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of our people to you personally, and to the nation over which you preside, and which with admirable ability you have succeeded in directing to its noble destiny. Neither the distance which separates us, nor any difference of race, will ever weaken in us and in our people that firm friendship which unites us with the brave American nation with which for a hundred years Italy has had relations productive of mutual esteem. We are inclined to convey to you these sentiments so much the more readily, because, for the purpose of the more worthily celebrating the memorable day by the monster Exhibition at Philadelphia, you were pleased to invite to the festival all the nations of the earth. Accept the assurances of our highest esteem and friendship, together with the prayers which we offer to God that he

may have you, my very dear friend, in his holy keeping. — Given at Rome on the 11th of June, 1876.

Your good friend,

VICTOR EMANUEL. Countersigned, MELIGARI.

PUBLISHERS' NOTE.

The preceding pages show the remarkable favor with which Dr. Thompson's Lectures were received, and the estimate placed upon them by the foremost men and journals in Berlin, Dresden, Florence, Paris, and London.

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[From the Berlin “Kunst-Correspondenz" of March 1, 1876.] “Dr. Joseph P. Thompson began, on the 21st of February, a course of lectures, in English, upon the origin, development, and results of that remarkable and unparalleled event in the world's history, the American Declaration of Independence. Dr. Thompson is welcomed by crowded audiences, composed of American and English residents, and an influential and learned German circle, including many members of Parliament. The lectures exhibit a fulness and dept of historical study, and are rich in philosophical reflections and intellectual comparisons of different nations and of the founders of political systems. The lecturer patriot of the New World in the finest sense of the word — is thoroughly penetrated with the historical spirit, and is especially fair toward the rich cycle of events in Germany."

[From the Berlin “Fremdenblatt,” Feb. 25, 1876.] “Dr. Thompson's lectures are attended by a very numerous and highly cultivated audience, including several members of the diplomatic corps, university professors, and members of Parliament. The well-known, ready, forcible, and clever orator is followed with marked attention.”

[From the Berlin correspondent of the “Weser Zeitung,” Bremen.]

“Sachse's Art Salon, in which these lectures are given, is scarcely able to contain the audiences, which are composed of Germans as well as of Americans sojourning here. Dr. Thompson, who has an enviable reputation as a scholar and as an expounder of the German Church polity, is an excellent speaker, a perfect master of his subject, and knows how to engage the attention of his hearers."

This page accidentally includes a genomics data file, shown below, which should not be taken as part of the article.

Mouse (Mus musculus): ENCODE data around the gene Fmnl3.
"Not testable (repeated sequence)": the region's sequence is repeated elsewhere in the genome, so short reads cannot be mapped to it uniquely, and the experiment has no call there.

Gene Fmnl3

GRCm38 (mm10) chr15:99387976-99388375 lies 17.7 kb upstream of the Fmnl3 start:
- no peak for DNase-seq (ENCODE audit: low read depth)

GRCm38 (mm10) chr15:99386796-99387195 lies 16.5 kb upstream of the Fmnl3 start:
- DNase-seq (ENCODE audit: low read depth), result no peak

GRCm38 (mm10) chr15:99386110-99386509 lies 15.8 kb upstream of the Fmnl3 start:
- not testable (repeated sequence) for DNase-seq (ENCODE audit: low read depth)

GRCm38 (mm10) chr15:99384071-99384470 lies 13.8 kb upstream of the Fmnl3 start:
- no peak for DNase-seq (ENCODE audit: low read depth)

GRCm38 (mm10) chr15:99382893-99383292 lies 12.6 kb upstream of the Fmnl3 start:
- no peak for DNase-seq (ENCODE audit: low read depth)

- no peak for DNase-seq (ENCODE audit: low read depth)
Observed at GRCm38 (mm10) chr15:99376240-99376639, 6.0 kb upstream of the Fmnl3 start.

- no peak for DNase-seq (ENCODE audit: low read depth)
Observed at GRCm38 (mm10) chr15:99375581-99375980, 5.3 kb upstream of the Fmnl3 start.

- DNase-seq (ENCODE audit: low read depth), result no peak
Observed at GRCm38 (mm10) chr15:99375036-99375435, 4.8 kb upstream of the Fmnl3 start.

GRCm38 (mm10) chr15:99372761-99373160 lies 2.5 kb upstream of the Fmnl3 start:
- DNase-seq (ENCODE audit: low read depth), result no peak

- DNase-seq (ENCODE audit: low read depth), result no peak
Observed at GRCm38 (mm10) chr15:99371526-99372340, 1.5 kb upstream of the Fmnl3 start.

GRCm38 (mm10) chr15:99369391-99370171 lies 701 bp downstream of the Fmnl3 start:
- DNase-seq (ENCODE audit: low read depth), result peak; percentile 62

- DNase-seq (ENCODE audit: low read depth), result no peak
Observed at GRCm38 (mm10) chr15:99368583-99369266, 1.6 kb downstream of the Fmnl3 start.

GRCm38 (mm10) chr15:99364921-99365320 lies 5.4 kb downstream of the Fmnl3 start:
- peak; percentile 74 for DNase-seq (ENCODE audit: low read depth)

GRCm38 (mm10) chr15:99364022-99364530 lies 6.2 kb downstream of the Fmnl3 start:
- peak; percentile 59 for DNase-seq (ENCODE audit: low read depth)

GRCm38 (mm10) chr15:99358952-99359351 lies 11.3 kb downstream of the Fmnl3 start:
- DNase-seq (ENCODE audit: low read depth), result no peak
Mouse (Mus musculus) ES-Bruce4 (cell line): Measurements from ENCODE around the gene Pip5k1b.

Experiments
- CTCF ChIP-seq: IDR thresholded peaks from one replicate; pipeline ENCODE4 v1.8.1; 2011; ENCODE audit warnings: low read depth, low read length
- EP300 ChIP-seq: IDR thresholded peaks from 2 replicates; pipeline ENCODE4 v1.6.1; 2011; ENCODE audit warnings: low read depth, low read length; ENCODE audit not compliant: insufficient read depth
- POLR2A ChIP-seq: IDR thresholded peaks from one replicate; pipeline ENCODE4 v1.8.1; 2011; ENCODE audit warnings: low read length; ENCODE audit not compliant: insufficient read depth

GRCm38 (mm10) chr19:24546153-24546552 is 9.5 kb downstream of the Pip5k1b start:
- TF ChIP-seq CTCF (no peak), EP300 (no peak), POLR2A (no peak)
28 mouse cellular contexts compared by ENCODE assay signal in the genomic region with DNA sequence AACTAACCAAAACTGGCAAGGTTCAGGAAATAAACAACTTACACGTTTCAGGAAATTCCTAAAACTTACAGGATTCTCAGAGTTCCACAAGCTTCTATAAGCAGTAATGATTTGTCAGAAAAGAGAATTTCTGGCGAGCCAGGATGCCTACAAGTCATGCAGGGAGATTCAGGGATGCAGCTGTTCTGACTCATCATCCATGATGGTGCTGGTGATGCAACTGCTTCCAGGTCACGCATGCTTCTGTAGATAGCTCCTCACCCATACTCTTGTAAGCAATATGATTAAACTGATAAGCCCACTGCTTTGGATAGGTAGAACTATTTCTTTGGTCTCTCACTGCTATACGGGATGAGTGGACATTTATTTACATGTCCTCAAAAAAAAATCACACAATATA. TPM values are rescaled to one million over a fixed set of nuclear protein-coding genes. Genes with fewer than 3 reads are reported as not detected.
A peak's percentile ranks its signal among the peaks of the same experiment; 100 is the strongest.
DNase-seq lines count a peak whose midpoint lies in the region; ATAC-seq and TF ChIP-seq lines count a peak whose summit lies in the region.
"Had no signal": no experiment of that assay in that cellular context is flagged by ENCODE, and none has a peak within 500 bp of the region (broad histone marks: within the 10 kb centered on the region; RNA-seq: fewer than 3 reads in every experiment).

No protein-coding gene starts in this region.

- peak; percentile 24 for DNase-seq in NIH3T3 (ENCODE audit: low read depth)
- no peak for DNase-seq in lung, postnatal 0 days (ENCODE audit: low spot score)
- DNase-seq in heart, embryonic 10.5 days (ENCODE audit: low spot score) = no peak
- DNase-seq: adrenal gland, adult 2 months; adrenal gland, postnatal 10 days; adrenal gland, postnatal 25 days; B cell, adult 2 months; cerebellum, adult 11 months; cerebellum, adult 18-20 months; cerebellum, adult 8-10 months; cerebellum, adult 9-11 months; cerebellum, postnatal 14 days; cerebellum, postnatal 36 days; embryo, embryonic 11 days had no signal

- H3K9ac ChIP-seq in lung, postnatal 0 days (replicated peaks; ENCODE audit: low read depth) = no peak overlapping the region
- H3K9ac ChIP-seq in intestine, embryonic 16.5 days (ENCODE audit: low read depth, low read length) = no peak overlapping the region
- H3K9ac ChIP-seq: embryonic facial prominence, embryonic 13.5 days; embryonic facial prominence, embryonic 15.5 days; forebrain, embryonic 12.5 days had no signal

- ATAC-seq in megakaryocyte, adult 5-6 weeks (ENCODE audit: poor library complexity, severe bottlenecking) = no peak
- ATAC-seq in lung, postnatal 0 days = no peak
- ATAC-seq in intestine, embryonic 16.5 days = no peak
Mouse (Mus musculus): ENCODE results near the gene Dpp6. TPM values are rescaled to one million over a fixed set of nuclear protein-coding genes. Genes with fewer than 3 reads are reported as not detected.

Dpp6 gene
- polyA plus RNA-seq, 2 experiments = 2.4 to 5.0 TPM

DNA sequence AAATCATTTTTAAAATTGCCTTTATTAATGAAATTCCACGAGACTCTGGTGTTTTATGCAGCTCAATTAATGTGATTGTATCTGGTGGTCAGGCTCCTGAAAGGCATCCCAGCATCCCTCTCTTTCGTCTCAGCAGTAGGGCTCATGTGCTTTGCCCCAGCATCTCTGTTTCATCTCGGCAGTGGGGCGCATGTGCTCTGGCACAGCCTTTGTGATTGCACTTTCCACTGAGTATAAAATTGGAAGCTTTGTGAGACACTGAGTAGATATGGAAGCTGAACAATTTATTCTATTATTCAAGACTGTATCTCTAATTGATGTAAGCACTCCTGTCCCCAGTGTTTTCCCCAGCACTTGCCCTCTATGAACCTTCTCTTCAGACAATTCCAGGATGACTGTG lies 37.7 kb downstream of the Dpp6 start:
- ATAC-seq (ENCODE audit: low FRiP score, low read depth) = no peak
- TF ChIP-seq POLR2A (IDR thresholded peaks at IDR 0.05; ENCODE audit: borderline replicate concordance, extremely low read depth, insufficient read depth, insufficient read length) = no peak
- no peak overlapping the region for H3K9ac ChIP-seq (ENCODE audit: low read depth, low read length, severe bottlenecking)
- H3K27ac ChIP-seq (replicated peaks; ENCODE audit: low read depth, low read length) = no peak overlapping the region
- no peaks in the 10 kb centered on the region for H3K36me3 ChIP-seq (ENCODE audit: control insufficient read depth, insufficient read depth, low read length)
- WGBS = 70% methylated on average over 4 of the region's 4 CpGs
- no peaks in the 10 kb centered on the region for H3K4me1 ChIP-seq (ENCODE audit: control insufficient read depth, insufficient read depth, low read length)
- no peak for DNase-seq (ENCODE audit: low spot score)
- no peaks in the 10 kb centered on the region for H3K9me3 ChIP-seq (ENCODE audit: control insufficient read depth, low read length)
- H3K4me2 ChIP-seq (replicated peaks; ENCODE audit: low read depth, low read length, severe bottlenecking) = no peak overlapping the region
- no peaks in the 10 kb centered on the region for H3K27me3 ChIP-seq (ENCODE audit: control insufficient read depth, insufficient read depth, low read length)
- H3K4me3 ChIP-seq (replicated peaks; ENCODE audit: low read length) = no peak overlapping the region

[From the Berlin “Staats Anzeiger," an official journal, of March 15, 1876.]

“The famous American scholar now residing here, Dr. Thompson, has just closed his course of lectures on the American nation, delivered before a large and select audience. In the style of pragmatic history, these lectures handled the institution and the philosophical development of the United States with interesting points of comparison in the history of France, England, and Germany. Dr. Thompson is known to be remarkably versed in German and Prussian affairs, which he has made a fundamental study. The style and manner in which he handled the historical development of Germany since the Reformation, the just appreciation which he awarded to the Prussian forin of State life, the high tribute that he paid to the royal house that founded the State and had led it on to greatness, evoked the warmest applause of his hearers, at least half of whom were Germans. At the close of the lectures, special acknowledgments and thanks were tendered to Dr. Thompson for the highly intellectual tone and the friendly international spirit in which he had carried out his historical parallels. It is hoped these most substantial and instructive lectures will be published.”

[From the “Berlin Post” of March 1, 1876.] “Last Wednesday, at the close of a series of lectures on the history of the United States, delivered by Dr. Thompson to a numerous and applauding audience, Prof. Zumpt arose to thank the orator in the following words, which well characterize America's civilization and its relations to Germany:

“It seems to me both improper and ungrateful that we who have listened to these lectures should silently separate, at the close of the course, without expressing our feelings. I therefore venture to propose a vote of thanks.

"This vote has a double signification, at least for that portion of the ladies and gentlemen here present, who, like myself, are Germans. We have been told of the origin of the United States, its development, and its hopes for future welfare. America and Germany, although taking their origin in opposite elements and having different forms of government, have still the same principles, — religious and political freedom. We may, perchance, choose different paths; but the goal is the

same.

are